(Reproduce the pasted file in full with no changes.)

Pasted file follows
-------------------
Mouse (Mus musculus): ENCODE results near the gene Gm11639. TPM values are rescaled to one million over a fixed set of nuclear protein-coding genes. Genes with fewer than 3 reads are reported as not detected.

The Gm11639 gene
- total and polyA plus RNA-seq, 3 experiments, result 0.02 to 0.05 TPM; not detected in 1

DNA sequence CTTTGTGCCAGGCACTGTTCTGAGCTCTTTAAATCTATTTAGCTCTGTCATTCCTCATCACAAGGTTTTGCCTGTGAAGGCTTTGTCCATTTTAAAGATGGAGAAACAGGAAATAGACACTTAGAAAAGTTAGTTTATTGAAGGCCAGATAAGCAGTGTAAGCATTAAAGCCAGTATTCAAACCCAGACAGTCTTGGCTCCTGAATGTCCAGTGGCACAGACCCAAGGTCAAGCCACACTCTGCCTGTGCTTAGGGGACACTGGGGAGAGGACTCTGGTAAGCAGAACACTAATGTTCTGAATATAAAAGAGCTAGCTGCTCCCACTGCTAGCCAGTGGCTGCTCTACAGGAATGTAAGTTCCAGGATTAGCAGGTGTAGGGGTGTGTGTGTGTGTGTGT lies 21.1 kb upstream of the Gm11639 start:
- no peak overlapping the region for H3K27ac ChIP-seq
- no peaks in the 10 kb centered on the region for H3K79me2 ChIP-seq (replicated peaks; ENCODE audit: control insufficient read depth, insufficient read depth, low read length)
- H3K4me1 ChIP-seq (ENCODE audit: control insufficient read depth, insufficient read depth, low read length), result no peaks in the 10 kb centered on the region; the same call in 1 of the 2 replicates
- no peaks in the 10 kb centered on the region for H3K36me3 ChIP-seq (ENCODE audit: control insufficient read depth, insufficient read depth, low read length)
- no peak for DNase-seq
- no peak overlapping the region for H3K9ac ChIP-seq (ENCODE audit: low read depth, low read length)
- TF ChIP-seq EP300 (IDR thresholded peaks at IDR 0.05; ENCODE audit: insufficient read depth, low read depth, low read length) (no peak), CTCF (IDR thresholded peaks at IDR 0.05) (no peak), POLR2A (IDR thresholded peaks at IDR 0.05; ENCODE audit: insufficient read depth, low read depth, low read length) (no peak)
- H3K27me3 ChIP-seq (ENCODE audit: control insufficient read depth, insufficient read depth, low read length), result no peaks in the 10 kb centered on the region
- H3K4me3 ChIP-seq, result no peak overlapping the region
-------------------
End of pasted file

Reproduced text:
Mouse (Mus musculus): ENCODE results near the gene Gm11639. TPM values are rescaled to one million over a fixed set of nuclear protein-coding genes. Genes with fewer than 3 reads are reported as not detected.

The Gm11639 gene
- total and polyA plus RNA-seq, 3 experiments, result 0.02 to 0.05 TPM; not detected in 1

DNA sequence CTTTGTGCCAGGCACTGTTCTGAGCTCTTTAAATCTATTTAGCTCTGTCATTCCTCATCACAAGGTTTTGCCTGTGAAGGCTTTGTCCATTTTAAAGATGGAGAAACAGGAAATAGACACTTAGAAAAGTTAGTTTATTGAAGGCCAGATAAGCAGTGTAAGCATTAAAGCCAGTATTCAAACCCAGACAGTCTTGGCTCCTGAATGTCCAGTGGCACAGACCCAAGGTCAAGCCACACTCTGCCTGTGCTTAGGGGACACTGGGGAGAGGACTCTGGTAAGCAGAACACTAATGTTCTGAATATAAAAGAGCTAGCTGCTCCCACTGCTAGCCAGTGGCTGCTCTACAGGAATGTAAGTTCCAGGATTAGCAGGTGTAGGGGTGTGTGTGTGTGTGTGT lies 21.1 kb upstream of the Gm11639 start:
- no peak overlapping the region for H3K27ac ChIP-seq
- no peaks in the 10 kb centered on the region for H3K79me2 ChIP-seq (replicated peaks; ENCODE audit: control insufficient read depth, insufficient read depth, low read length)
- H3K4me1 ChIP-seq (ENCODE audit: control insufficient read depth, insufficient read depth, low read length), result no peaks in the 10 kb centered on the region; the same call in 1 of the 2 replicates
- no peaks in the 10 kb centered on the region for H3K36me3 ChIP-seq (ENCODE audit: control insufficient read depth, insufficient read depth, low read length)
- no peak for DNase-seq
- no peak overlapping the region for H3K9ac ChIP-seq (ENCODE audit: low read depth, low read length)
- TF ChIP-seq EP300 (IDR thresholded peaks at IDR 0.05; ENCODE audit: insufficient read depth, low read depth, low read length) (no peak), CTCF (IDR thresholded peaks at IDR 0.05) (no peak), POLR2A (IDR thresholded peaks at IDR 0.05; ENCODE audit: insufficient read depth, low read depth, low read length) (no peak)
- H3K27me3 ChIP-seq (ENCODE audit: control insufficient read depth, insufficient read depth, low read length), result no peaks in the 10 kb centered on the region
- H3K4me3 ChIP-seq, result no peak overlapping the region